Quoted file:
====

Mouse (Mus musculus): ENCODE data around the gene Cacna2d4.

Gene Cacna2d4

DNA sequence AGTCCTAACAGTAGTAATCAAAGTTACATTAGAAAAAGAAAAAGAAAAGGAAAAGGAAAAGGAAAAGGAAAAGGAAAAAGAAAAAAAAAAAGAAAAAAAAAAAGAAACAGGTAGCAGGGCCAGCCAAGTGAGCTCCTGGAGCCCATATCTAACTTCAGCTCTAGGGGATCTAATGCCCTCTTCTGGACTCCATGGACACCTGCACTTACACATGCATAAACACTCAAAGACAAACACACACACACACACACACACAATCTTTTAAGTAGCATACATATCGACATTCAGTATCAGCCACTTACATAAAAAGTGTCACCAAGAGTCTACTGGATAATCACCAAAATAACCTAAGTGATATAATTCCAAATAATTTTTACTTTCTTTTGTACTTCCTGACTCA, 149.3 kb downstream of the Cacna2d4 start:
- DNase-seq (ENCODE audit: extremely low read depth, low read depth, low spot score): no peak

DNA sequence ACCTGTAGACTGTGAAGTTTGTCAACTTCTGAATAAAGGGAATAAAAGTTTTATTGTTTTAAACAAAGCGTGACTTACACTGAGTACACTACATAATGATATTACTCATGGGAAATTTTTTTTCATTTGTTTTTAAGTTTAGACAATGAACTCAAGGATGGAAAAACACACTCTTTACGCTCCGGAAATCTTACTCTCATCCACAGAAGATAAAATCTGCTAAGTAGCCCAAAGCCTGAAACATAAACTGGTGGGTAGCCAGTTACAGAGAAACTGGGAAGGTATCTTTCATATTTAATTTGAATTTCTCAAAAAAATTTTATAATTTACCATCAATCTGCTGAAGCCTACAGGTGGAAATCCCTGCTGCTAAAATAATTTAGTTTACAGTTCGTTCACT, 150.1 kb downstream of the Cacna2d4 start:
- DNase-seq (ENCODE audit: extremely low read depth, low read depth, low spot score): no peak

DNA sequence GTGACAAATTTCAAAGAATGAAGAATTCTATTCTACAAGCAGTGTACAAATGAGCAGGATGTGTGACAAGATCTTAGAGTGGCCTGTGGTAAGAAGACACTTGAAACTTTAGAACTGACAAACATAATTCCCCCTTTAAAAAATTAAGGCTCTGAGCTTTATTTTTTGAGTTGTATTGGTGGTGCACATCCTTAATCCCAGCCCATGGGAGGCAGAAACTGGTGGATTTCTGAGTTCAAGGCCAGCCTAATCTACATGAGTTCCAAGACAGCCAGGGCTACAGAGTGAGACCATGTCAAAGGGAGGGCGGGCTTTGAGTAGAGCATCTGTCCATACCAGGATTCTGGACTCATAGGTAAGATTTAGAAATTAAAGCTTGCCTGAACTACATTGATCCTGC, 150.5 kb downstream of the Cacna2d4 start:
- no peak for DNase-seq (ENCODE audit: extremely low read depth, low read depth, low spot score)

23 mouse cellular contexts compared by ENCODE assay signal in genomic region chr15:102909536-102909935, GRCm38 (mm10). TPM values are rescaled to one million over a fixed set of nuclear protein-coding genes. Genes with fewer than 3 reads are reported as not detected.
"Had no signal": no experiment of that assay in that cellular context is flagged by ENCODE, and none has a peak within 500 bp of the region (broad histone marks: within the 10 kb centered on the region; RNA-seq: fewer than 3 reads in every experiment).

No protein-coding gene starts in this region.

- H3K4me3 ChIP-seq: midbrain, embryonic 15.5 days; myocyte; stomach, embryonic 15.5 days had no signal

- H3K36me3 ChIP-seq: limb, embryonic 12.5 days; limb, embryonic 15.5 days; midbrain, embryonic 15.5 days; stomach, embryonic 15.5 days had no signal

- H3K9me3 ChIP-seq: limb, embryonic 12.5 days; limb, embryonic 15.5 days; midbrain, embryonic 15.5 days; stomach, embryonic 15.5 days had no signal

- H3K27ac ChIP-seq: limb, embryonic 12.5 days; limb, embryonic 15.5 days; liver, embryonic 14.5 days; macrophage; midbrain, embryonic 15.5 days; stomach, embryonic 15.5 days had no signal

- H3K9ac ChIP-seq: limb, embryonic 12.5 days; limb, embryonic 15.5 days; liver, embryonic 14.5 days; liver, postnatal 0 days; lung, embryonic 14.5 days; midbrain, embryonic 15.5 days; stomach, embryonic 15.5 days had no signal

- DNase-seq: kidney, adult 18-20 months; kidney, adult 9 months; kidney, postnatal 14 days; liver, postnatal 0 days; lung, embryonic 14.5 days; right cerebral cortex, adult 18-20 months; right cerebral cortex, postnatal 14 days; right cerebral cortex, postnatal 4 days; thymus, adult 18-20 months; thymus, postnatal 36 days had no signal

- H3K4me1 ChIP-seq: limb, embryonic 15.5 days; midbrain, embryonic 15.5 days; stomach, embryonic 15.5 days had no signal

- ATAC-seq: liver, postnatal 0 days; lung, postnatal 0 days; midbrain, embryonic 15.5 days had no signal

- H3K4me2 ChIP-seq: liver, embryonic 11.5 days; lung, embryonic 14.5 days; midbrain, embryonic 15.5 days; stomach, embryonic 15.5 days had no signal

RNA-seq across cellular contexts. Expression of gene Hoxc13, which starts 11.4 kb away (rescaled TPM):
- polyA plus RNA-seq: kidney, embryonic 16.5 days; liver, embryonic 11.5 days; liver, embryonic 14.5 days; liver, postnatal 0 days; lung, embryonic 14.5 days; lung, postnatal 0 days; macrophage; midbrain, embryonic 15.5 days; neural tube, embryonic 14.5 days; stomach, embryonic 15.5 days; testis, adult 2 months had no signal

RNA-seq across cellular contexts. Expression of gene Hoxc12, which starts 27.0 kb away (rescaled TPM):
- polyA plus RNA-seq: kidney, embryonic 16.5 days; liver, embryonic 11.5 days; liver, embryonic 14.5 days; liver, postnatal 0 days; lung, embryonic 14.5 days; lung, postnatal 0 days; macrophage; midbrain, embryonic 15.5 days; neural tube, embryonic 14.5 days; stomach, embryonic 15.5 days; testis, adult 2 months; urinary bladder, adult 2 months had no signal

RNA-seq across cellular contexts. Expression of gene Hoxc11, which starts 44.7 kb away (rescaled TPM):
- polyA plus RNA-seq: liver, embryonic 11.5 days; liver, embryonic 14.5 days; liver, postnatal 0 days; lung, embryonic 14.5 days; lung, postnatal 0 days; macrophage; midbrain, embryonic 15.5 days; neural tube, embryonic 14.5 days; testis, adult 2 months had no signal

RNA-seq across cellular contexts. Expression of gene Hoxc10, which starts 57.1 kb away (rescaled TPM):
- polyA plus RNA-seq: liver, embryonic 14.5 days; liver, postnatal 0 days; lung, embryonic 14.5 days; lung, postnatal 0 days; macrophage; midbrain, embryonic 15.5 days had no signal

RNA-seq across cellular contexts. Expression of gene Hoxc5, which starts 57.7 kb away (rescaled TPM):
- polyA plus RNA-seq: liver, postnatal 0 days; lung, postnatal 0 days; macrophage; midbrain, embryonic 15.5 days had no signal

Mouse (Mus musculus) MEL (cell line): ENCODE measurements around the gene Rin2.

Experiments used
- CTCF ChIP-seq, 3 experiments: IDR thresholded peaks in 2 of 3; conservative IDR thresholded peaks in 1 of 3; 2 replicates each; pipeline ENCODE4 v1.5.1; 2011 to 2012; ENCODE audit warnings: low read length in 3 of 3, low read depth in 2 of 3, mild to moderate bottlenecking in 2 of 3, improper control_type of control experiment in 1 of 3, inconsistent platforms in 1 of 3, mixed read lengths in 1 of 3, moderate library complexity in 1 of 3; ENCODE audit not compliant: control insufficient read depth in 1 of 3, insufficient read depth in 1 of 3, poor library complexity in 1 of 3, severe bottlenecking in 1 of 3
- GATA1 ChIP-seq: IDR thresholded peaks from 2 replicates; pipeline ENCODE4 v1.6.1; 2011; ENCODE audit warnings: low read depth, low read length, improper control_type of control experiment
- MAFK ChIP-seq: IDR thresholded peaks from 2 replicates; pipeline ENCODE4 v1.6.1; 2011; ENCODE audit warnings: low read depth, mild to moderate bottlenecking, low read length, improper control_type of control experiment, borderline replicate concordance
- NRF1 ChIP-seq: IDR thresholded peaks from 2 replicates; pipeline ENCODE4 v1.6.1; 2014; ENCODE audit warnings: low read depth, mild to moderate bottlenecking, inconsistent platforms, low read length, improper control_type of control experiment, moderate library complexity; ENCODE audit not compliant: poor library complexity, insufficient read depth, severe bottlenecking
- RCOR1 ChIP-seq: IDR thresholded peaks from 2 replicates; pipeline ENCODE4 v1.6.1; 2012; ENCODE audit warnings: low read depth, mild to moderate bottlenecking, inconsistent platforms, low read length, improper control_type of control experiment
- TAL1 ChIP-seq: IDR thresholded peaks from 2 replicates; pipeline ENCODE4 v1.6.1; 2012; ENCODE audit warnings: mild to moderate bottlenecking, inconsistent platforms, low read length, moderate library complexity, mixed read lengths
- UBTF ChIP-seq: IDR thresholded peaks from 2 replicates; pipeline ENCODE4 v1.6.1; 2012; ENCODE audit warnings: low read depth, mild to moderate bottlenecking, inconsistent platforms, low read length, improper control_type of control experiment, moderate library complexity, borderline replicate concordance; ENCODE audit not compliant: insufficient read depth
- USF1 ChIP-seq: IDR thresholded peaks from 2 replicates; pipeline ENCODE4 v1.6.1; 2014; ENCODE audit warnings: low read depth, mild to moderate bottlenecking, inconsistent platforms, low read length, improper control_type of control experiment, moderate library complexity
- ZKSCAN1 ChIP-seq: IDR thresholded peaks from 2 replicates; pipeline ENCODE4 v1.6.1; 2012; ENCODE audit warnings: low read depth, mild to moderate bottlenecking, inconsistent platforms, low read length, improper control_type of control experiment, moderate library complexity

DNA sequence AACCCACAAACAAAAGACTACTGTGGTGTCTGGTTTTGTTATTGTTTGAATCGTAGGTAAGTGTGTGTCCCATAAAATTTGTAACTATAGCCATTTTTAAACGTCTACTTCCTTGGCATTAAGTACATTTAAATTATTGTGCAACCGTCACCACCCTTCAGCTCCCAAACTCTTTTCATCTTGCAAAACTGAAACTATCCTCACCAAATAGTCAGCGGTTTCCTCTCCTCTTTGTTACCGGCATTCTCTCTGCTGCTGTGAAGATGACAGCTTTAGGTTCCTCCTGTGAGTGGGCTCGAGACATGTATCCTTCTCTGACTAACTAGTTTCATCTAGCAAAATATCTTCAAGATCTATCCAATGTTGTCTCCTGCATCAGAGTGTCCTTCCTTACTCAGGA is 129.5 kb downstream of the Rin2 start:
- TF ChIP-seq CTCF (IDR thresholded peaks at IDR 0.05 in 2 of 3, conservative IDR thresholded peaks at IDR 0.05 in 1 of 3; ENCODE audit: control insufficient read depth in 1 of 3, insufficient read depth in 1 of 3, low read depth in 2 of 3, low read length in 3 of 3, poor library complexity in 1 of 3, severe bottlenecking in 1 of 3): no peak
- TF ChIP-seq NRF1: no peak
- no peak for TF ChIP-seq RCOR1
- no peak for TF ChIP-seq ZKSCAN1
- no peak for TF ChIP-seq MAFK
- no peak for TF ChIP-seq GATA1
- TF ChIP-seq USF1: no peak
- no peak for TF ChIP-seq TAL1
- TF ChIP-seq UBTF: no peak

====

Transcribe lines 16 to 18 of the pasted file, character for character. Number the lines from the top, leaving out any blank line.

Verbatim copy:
- H3K9ac ChIP-seq: limb, embryonic 12.5 days; limb, embryonic 15.5 days; liver, embryonic 14.5 days; liver, postnatal 0 days; lung, embryonic 14.5 days; midbrain, embryonic 15.5 days; stomach, embryonic 15.5 days had no signal

- DNase-seq: kidney, adult 18-20 months; kidney, adult 9 months; kidney, postnatal 14 days; liver, postnatal 0 days; lung, embryonic 14.5 days; right cerebral cortex, adult 18-20 months; right cerebral cortex, postnatal 14 days; right cerebral cortex, postnatal 4 days; thymus, adult 18-20 months; thymus, postnatal 36 days had no signal

- H3K4me1 ChIP-seq: limb, embryonic 15.5 days; midbrain, embryonic 15.5 days; stomach, embryonic 15.5 days had no signal